For example, some might assume a low-end $2,000 camera can conduct a part presence inspection on a small bolt because it is being done on a similar bolt size in another part of the plant. As a result, the budget was based on the equipment used previously. However, the mounting location between the two applications, which are significantly different, was not considered.

The hope is it got caught during the proof of concept and would not cost any money. However, a similar application was already being done in the plant, so it was assumed a proof of concept was not needed for the new application.

Ultimately, it was not discovered until installation, and the equipment was not capable of getting the needed resolution or contrast due to the working distance of the camera and lighting solution. This situation resulted in the need for a new camera and a lighting solution change to complete.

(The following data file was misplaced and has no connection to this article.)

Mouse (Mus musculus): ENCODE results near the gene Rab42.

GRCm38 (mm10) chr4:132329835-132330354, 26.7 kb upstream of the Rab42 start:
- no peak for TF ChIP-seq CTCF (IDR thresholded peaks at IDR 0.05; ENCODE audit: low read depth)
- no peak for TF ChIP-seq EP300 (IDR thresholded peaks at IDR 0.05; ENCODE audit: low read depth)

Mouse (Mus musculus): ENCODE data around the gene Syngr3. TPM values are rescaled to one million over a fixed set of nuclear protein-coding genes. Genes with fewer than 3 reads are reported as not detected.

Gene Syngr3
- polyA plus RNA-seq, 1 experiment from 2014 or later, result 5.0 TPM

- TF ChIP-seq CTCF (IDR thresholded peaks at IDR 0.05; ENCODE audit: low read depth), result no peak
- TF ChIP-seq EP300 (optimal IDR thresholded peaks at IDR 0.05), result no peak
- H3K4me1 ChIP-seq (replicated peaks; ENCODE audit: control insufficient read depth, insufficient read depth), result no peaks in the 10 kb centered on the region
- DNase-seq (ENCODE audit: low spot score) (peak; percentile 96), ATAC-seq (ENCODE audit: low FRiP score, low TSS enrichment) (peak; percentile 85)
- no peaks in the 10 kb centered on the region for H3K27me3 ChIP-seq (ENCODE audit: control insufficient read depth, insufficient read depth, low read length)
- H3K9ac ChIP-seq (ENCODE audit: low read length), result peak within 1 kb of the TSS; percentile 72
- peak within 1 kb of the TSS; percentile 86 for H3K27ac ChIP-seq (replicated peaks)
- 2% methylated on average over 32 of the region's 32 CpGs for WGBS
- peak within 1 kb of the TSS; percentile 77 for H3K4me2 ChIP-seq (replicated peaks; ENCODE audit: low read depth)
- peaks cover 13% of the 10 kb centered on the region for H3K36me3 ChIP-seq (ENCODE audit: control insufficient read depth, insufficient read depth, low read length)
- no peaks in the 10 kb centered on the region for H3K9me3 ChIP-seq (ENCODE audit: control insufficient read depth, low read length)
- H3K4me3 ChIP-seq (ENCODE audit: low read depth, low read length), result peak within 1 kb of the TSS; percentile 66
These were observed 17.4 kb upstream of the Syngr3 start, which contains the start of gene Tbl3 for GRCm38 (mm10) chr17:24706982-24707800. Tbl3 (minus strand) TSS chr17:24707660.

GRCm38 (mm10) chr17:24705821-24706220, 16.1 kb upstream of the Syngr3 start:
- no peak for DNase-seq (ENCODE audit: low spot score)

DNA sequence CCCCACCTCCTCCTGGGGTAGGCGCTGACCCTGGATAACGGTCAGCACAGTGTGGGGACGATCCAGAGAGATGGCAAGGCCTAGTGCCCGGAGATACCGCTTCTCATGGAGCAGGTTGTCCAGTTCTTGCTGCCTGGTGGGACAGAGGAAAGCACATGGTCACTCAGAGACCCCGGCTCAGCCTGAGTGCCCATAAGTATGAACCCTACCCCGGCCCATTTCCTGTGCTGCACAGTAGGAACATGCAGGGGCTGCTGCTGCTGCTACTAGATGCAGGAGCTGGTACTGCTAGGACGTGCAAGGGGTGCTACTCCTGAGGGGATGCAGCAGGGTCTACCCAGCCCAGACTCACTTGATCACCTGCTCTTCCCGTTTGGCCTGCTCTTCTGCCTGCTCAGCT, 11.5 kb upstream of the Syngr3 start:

If the budget does dictate what equipment will be used, then it is important to understand what is important for the application and have realistic expectations of what the equipment can accomplish.

3. Failure to properly analyze the application from the start of the project

Once an application has been conceived, had expectations set, and had some initial planning started, it is time to test equipment and verify what can accomplish the application. Verification should always be done so the calculation on paper and the idea of the application can be verified prior to buying equipment or installing the system. The easiest way is conducting a proof of concept by simulating actual inspection conditions or mocking up equipment at the inspection location during production. If done properly, this will verify all parts of the vision system.